- Invasive Species Management
- Current Topics
Invasive Species Highlights
Orange hawkweed is a List A noxious weed that requires complete elimination. This perennial member of the sunflower family (Asteraceae) grows in large mats of basal hairy deep green leaves. It prefers shady meadows and can be found in certain areas in the foothills of Jeffco.
We are asking landowners to inspect their land and if found, that they control the Orange hawkweed before August 1.
Invasive Species Highlights
With the heavier than normal moisture this spring, there have been more sightings of Hemlock (Conium maculatum). Hemlock can be poisonous, and in rare cases deadly if humans or livestock eat it. Studies have shown that it takes approximately 2.5 to 5 lb. of material per 1000 lb. animal for poisoning to occur which will sometimes result in death.
Some people with sensitive skin may develop dermatitis from contact. Hemlock is not normally poisonous if you just come into contact with it. However, it is always recommended that you wear gloves and a long-sleeved shirt if you are handling. You should also avoid contact with cuts, and mucus membranes (your eyes and mouth).
The best time to control Hemlock is in the first year or early second year when plants are young and before they flower. Either dig out the plants including the top few inches of the taproot or treat with herbicide before it flowers in the spring or to rosettes in the fall. If you are removing older plants, make sure you bag them and put them into the trash. Never place Hemlock in a compost pile or feed to livestock.
Our factsheet provides identification and control information.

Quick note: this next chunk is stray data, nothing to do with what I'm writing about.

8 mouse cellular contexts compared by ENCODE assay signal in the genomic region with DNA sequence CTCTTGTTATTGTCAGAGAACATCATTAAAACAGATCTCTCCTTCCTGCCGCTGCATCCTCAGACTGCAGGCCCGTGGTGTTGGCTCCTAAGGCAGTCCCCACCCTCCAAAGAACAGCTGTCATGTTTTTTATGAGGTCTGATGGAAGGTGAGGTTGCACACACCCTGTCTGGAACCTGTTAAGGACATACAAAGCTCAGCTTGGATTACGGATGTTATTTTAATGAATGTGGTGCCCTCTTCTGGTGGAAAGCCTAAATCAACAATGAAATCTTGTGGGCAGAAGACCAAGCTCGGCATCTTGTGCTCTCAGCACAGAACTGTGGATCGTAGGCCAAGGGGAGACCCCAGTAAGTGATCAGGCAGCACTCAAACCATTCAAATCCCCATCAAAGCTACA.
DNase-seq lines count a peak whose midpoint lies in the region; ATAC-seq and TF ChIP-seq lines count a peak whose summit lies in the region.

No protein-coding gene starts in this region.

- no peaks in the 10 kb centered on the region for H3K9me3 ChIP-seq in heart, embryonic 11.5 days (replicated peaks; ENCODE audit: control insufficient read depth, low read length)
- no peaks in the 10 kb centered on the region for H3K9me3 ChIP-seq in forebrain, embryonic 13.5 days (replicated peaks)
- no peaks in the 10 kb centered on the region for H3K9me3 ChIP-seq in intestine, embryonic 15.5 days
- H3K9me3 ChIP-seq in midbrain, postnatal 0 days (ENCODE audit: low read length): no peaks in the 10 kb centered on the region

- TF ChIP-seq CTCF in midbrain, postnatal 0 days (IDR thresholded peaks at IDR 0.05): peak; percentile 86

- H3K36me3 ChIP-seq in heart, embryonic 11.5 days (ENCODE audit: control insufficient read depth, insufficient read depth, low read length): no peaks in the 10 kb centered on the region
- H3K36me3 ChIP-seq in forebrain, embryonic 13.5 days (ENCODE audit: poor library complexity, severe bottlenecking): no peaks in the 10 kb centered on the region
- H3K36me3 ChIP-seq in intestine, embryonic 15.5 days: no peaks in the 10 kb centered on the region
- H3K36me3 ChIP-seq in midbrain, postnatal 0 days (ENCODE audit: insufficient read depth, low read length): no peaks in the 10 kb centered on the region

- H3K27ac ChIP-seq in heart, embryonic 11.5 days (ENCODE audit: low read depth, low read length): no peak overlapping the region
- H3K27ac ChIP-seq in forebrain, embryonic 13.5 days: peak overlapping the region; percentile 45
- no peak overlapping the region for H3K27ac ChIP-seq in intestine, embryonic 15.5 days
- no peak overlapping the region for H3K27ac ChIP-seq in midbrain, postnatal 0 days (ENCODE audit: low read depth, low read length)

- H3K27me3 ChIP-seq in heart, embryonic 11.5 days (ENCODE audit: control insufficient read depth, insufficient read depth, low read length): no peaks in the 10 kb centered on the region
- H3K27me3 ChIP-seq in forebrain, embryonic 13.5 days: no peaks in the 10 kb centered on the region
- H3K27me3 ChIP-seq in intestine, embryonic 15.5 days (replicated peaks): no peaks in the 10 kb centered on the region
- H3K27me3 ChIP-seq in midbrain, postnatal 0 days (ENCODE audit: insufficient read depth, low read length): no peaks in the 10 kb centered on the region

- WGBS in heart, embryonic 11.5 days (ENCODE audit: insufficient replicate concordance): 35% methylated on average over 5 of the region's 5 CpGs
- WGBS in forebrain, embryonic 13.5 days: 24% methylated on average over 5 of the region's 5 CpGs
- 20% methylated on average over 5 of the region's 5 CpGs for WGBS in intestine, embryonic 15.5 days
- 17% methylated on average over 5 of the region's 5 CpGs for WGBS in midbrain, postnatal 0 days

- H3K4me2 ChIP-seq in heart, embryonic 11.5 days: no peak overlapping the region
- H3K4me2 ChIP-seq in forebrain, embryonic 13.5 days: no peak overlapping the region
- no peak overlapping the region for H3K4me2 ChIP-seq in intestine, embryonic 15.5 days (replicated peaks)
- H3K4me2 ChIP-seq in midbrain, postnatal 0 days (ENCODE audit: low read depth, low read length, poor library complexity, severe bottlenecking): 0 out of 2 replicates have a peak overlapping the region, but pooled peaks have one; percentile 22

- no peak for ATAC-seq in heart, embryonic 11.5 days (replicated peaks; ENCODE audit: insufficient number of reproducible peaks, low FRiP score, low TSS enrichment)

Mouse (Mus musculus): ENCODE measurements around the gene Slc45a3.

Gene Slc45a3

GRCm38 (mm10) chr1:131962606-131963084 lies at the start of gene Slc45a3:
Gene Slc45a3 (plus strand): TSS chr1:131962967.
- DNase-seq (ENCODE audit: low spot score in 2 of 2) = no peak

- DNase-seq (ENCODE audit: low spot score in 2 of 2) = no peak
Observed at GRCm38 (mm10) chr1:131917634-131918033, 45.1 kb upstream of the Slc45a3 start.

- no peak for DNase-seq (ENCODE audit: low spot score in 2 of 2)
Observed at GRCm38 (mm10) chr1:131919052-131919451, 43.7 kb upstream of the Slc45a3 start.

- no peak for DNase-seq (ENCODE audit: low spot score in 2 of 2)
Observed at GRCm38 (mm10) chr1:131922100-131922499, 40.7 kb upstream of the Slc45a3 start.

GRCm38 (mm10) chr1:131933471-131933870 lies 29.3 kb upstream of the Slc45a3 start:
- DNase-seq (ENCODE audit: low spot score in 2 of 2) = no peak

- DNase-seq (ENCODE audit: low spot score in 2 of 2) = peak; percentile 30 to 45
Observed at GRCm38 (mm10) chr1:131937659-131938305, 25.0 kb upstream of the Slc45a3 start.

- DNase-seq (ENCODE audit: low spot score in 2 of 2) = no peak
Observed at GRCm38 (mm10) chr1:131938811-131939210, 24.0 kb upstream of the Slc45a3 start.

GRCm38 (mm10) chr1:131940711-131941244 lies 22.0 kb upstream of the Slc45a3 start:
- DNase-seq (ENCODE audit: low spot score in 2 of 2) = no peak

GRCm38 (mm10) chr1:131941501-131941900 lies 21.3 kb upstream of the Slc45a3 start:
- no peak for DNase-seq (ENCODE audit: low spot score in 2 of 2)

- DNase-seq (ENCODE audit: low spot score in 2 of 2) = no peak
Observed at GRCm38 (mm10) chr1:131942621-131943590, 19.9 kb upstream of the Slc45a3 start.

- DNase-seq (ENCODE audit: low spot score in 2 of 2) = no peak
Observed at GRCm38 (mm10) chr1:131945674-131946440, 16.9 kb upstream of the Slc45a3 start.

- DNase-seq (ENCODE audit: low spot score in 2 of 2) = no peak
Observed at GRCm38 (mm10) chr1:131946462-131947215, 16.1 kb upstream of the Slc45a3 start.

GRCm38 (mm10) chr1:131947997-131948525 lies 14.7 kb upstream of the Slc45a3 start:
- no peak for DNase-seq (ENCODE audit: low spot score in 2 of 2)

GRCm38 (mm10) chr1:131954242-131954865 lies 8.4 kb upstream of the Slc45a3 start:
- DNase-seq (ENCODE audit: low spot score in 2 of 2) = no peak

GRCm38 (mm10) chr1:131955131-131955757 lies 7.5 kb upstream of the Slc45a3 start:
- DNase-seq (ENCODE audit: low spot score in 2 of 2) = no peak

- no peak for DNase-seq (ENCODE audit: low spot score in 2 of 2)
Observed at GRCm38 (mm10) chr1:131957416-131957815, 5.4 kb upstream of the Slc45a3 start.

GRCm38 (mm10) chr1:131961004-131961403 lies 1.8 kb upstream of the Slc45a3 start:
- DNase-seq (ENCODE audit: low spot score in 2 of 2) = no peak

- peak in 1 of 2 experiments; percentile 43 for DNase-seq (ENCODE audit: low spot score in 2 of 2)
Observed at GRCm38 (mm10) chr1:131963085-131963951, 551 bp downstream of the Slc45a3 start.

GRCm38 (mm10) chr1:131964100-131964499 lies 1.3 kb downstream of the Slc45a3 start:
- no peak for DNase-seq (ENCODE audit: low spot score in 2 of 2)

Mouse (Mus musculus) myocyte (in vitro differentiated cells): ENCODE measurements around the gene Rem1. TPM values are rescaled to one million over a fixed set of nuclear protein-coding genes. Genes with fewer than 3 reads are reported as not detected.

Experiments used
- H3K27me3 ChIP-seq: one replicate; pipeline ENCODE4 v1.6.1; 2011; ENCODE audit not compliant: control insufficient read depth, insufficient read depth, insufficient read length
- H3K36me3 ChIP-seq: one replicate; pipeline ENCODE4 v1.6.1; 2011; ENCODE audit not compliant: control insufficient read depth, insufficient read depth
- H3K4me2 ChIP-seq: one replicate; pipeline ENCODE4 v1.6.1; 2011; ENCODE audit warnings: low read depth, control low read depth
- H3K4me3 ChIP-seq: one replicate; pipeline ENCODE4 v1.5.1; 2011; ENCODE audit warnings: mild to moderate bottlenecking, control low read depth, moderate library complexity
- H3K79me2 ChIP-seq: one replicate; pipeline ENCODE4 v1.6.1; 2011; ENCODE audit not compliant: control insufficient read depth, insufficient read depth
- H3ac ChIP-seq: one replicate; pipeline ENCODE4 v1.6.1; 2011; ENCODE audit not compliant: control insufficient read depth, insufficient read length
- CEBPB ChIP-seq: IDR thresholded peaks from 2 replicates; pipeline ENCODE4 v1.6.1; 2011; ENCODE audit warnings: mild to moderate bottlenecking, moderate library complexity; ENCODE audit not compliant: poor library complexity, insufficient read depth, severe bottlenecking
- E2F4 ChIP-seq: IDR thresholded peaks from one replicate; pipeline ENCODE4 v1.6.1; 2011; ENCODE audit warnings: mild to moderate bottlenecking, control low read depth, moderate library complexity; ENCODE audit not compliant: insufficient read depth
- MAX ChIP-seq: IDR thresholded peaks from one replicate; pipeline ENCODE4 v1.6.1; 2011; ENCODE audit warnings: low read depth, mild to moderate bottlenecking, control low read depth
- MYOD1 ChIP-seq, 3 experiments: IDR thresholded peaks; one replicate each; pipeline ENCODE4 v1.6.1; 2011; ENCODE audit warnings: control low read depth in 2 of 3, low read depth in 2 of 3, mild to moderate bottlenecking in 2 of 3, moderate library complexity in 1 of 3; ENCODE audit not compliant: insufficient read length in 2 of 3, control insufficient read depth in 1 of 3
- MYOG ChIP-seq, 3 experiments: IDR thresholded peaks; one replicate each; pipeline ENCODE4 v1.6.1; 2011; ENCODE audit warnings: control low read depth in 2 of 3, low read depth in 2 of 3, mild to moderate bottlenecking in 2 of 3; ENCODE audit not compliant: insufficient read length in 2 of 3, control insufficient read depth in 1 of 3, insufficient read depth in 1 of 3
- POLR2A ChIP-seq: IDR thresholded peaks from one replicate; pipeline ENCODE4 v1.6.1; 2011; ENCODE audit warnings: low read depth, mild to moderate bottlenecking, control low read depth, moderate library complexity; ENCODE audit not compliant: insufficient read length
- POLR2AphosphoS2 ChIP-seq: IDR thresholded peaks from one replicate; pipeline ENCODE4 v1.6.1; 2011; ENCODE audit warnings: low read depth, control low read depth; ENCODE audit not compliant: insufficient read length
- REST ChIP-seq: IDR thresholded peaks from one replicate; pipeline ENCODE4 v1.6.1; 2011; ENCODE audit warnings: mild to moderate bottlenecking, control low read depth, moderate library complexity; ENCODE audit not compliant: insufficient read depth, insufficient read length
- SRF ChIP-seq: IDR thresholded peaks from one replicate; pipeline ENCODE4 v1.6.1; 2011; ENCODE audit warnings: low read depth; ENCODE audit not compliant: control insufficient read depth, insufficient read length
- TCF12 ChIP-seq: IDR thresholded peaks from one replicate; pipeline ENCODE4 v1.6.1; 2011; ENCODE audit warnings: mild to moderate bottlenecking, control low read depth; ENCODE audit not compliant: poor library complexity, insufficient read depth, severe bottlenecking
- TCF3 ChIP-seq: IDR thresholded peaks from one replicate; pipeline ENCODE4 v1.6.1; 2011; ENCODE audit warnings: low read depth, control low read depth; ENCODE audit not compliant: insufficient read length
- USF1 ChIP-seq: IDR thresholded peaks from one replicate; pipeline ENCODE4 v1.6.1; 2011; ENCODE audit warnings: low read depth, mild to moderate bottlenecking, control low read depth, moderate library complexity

Karakasi MV, Tologkos S, Papadatou V, Raikos N, Lambropoulou M, Pavlidis P. Conium maculatum intoxication: Literature review and case report on hemlock poisoning. Forensic Sci Rev. 2019 Jan;31(1):23-36. PMID: 30594904
Noxious Weed Treatments
Perennial Noxious Weeds
Shallow fibrous rooted species
- Oxeye daisy
Shallow fibrous rooted plants may be removed. Pull the plant or cut the seedheads, place them into a plastic bag, secure the top of the bag, and place the bag into the trash. If the plant has no buds, it can be left on the ground but if it has any buds, it needs to be bagged and put into the trash too.
Species with spreading roots
- Canada thistle
- Dalmatian and Yellow toadflax
- Leafy spurge
Species that spread by rhizomes and spreading roots should not be pulled. They can be clipped and any plants with flower buds will need to be bagged and put into the trash. Plants without buds can be mowed. This won't control the plants but will make them more susceptible to fall herbicide applications.
Time spring herbicide treatments to before flowering to early flowering. Fall treatments should be timed to later in the season as the plants are moving resources to their roots.
Good results using Milestone on Canada thistle in late summer has also been reported.
Always refer to the herbicide label for specific instructions.
Species that spread by fragments
- Purple loosestrife